Excerpted from the LA Daily Journal, Verdicts & Settlements,
on April 1, 2011:
Neutral James A. Roberts nurses
many passions - one of them is mediating complicated cases
involving difficult parties.
By Mandy Jackson,
Daily Journal Staff Writer
Mediator James A. Roberts has a passion for many things: politics, his collection of classic cars and a vast array of sports memorabilia. But he sets all personal preferences aside when meeting with feuding parties around the conference table at Judicate West in San Diego.
Here, Roberts relies on his 25 years of experience as both a defense and plaintiffs' attorney in insurance, professional liability and construction-related matters. He offers opinions during mediations only when asked - and only when he's listened to all of the facts unless he's compelled by one of the participants to speak up.
"If somebody tells me something that's not true; if somebody evaluates something in a way that [defies] logic and the law and the facts; if somebody significantly mis-evaluates a case, those are things that will get me off the bench and onto the playing field," Roberts said. "That's when 1 go from listener to more activist."
H. Scott Sirlin, a partner at Gordon & Rees LLP in Los Angeles who has taken at least 10 real estate and construction-related contract disputes and professional negligence claims to Roberts, said the mediator is good at dealing with difficult personalities.
"I had a case recently where the personalities of the main lawyers in the case just didn't mesh," Sirlin said. "We were at each other's throats from the beginning. He let people get things off their chest, and he's willing to let them do that to a point and then get them to listen to reason."
Roberts said he was drawn to a career in mediation because he liked being a deal-maker and working with a lot of different people. In mediations and the occasional arbitration, he helps thousands of parties settle roughly 100 cases each year instead of handling just 10 to 20 long-running cases annually as he did as a litigator.
Roberts started his solo mediation practice in 1999, and it recently affiliated with Judicate West. Before that, he represented plaintiffs at Thorsnes, Bartolotta & McGuire and later at Churchill, Kaplan & Roberts.
Roberts had switched from defense to the plaintiffs bar in 1986, when the Hastings College of Law graduate and San Diego native moved back to Southern California from San Francisco. Today, he mediates cases in California, Nevada and Utah.
"There's always been a reward for risk taken, so 1 really have enjoyed different challenges," Roberts said. "Going from the defense side to the plaintiff side was a challenge, but 1had a great run as a defense lawyer and a great run as a plaintiffs' lawyer."
Since he's never one to shy away from a challenge, lawyers frequently bring Roberts their most difficult disputes. "He's very good at the complicated cases where the parties are difficult," said Traci S. Lagasse, partner at Andrews Lagasse Branch & Bell in San Diego.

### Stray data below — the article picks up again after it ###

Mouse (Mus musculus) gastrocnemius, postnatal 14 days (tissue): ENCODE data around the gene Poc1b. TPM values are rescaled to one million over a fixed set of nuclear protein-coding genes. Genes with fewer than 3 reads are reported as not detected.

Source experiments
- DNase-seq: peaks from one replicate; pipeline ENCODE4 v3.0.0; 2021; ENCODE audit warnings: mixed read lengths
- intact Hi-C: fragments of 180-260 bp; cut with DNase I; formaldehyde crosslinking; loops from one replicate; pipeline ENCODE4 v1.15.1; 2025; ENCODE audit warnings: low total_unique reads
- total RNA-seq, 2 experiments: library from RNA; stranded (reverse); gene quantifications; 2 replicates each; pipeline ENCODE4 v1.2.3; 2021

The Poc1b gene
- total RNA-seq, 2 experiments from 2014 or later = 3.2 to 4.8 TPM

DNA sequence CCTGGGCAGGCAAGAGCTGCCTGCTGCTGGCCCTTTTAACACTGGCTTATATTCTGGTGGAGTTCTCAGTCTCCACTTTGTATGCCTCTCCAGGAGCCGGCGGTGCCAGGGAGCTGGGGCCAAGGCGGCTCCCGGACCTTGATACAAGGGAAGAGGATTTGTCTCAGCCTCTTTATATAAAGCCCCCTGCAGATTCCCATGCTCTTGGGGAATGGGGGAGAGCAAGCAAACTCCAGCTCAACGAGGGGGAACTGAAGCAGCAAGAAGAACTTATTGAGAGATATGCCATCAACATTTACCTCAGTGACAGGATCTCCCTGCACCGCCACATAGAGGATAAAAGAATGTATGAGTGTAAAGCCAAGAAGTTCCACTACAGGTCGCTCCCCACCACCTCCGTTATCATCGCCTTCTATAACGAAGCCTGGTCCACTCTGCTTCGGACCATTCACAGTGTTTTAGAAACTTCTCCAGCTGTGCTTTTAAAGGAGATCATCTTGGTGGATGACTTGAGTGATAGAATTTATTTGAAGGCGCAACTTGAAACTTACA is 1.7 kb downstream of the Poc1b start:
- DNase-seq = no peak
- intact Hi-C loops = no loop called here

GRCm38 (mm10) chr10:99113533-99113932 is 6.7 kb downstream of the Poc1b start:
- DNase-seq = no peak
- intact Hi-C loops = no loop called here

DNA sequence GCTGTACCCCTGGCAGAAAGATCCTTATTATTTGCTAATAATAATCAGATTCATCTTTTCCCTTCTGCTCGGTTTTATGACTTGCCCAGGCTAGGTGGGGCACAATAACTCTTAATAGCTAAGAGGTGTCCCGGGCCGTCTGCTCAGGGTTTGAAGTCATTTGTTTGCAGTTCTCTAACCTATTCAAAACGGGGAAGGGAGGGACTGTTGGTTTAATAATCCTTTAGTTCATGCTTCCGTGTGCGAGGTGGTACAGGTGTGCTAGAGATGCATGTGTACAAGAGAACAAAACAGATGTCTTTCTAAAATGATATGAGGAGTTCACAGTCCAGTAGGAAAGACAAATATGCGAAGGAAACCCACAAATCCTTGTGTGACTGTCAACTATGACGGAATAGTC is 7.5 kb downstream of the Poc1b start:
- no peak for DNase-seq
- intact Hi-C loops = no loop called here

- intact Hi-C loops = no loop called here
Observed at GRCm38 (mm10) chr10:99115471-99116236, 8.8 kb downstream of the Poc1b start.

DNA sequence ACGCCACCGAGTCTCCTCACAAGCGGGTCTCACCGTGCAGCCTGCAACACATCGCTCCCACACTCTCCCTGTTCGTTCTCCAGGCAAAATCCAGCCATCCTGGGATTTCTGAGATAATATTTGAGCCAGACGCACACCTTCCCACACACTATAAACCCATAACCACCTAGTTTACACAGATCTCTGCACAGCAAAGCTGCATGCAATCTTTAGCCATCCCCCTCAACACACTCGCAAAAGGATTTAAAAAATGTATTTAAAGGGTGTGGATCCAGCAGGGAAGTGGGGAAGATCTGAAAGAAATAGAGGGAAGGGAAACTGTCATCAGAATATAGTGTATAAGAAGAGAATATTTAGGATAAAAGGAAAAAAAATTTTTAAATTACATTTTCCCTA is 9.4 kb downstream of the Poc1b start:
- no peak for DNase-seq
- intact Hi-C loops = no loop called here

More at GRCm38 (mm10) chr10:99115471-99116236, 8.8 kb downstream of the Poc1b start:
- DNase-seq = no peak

Lagasse said she's mediated at least eight professional liability claims and complex construction disputes with Roberts during the past six years. She said his creativity and insight are helpful in tough cases.
"He takes a lot of initiative and works very hard to get the trust of the client and develop a rapport," Lagasse said. "He works very hard on the issues to get the parties on the same page."
Paul Nolan, a partner at Wood Smith Henning & Berman LLP in San Diego who defends clients against construction defect claims, said one of Roberts' best attributes is his willingness to continue working long after the mediation session is over. He'll follow up with the lawyers involved until the parties settle or the case goes to trial.
"I tend to work really long hours, and I expect that people will do their best when they're in front of me," Roberts said. He's been known to take calls any time, anywhere. Lawyers often remind him about the time he forgot to mute his cell phone while ordering lunch at In-N-Out-Burger before making an on-the-spot decision as the discovery referee in a case he was mediating.
"People know I'm pretty decisive, and they like that, but I'm decisive only after making sure that I've given everybody a chance to be heard," Roberts said. His decisions on discovery matters and guidance in mediation, according to the lawyers he's worked with, are based on the facts of each case and Roberts' professional - not personal - opinion. A life-long Republican and long-time opponent of boycotts, divestment and sanctions against Israel, he said he doesn't bring his political views to the negotiating table.
"My experience with [retired] judges, more times than not, is they have a number in their head and they try to bring the parties to that number," Nolan said "[Roberts] comes in with a blank slate and lets the parties determine where they should settle."
Here are some lawyers who have used Roberts for mediation or arbitration:
Bruce M. Brusavich, Agnew Brusavich, Torrance; Rand Chritton, Archer Norris PLC, Walnut Creek; Steve J. Cologne, Higgs Fletcher & Mack LLP, San Diego; Kevin V. DeSantis, Butz Dunn & DeSantis APC, San Diego; Jon H. Epsten and Doug Grinnell, Epsten Grinnell & Howell APC, San Diego; Robert L. Green, Green & Hall, Santa Ana; Michael A. Hearn, Law Offices of Michael A. Hearn, Irvine; Frank Kaplan, Bingham McCutchen LLP, Santa Monica; Keith D. Koeller, Koeller Nebeker Carlson Haluck LLP, Irvine; Ramie Morales, Law Offices of Morales Fierro & Reeves, Pleasant Hill; Debra R. Puebla, Sinnott Puebla Campagne & Curet PLC, Los Angeles; Scott Scheper, Seltzer Caplan McMahon & Vitek, San Diego; Richard Sherman, lrell & Manella LLP, Newport Beach; Scott W. Sonne, Luce Forward Hamilton & Scripps LLP, San Diego; and Howard Wollitz, Charlston Revich & Wollitz LLP, Los Angeles.
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